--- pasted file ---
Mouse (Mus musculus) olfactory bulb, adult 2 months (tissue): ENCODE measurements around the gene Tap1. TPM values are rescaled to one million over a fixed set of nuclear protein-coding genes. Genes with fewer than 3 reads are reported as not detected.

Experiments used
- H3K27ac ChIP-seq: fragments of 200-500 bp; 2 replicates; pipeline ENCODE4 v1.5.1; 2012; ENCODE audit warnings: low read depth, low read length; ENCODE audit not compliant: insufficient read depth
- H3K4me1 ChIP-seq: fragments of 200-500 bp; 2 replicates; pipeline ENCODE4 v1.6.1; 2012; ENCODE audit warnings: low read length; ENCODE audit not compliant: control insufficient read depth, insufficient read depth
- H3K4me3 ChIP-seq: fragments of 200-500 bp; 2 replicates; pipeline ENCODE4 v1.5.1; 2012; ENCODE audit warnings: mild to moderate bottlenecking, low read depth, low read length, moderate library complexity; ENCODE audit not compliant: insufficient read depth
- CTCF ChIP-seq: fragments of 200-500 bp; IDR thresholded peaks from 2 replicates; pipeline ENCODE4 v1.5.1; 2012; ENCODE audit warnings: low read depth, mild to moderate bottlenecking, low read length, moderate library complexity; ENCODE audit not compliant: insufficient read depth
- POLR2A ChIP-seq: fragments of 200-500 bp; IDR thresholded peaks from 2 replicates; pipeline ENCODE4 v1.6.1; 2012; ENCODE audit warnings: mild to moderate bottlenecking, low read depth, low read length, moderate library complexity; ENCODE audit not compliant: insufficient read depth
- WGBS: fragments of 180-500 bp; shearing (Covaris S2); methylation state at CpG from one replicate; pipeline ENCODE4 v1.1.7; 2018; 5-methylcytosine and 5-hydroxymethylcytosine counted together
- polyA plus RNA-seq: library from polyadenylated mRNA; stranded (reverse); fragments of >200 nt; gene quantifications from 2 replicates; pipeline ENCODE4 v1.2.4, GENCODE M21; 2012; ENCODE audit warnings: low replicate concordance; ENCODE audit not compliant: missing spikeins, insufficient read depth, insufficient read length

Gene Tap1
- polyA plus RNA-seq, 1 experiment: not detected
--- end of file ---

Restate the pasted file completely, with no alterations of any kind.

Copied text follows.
Mouse (Mus musculus) olfactory bulb, adult 2 months (tissue): ENCODE measurements around the gene Tap1. TPM values are rescaled to one million over a fixed set of nuclear protein-coding genes. Genes with fewer than 3 reads are reported as not detected.

Experiments used
- H3K27ac ChIP-seq: fragments of 200-500 bp; 2 replicates; pipeline ENCODE4 v1.5.1; 2012; ENCODE audit warnings: low read depth, low read length; ENCODE audit not compliant: insufficient read depth
- H3K4me1 ChIP-seq: fragments of 200-500 bp; 2 replicates; pipeline ENCODE4 v1.6.1; 2012; ENCODE audit warnings: low read length; ENCODE audit not compliant: control insufficient read depth, insufficient read depth
- H3K4me3 ChIP-seq: fragments of 200-500 bp; 2 replicates; pipeline ENCODE4 v1.5.1; 2012; ENCODE audit warnings: mild to moderate bottlenecking, low read depth, low read length, moderate library complexity; ENCODE audit not compliant: insufficient read depth
- CTCF ChIP-seq: fragments of 200-500 bp; IDR thresholded peaks from 2 replicates; pipeline ENCODE4 v1.5.1; 2012; ENCODE audit warnings: low read depth, mild to moderate bottlenecking, low read length, moderate library complexity; ENCODE audit not compliant: insufficient read depth
- POLR2A ChIP-seq: fragments of 200-500 bp; IDR thresholded peaks from 2 replicates; pipeline ENCODE4 v1.6.1; 2012; ENCODE audit warnings: mild to moderate bottlenecking, low read depth, low read length, moderate library complexity; ENCODE audit not compliant: insufficient read depth
- WGBS: fragments of 180-500 bp; shearing (Covaris S2); methylation state at CpG from one replicate; pipeline ENCODE4 v1.1.7; 2018; 5-methylcytosine and 5-hydroxymethylcytosine counted together
- polyA plus RNA-seq: library from polyadenylated mRNA; stranded (reverse); fragments of >200 nt; gene quantifications from 2 replicates; pipeline ENCODE4 v1.2.4, GENCODE M21; 2012; ENCODE audit warnings: low replicate concordance; ENCODE audit not compliant: missing spikeins, insufficient read depth, insufficient read length

Gene Tap1
- polyA plus RNA-seq, 1 experiment: not detected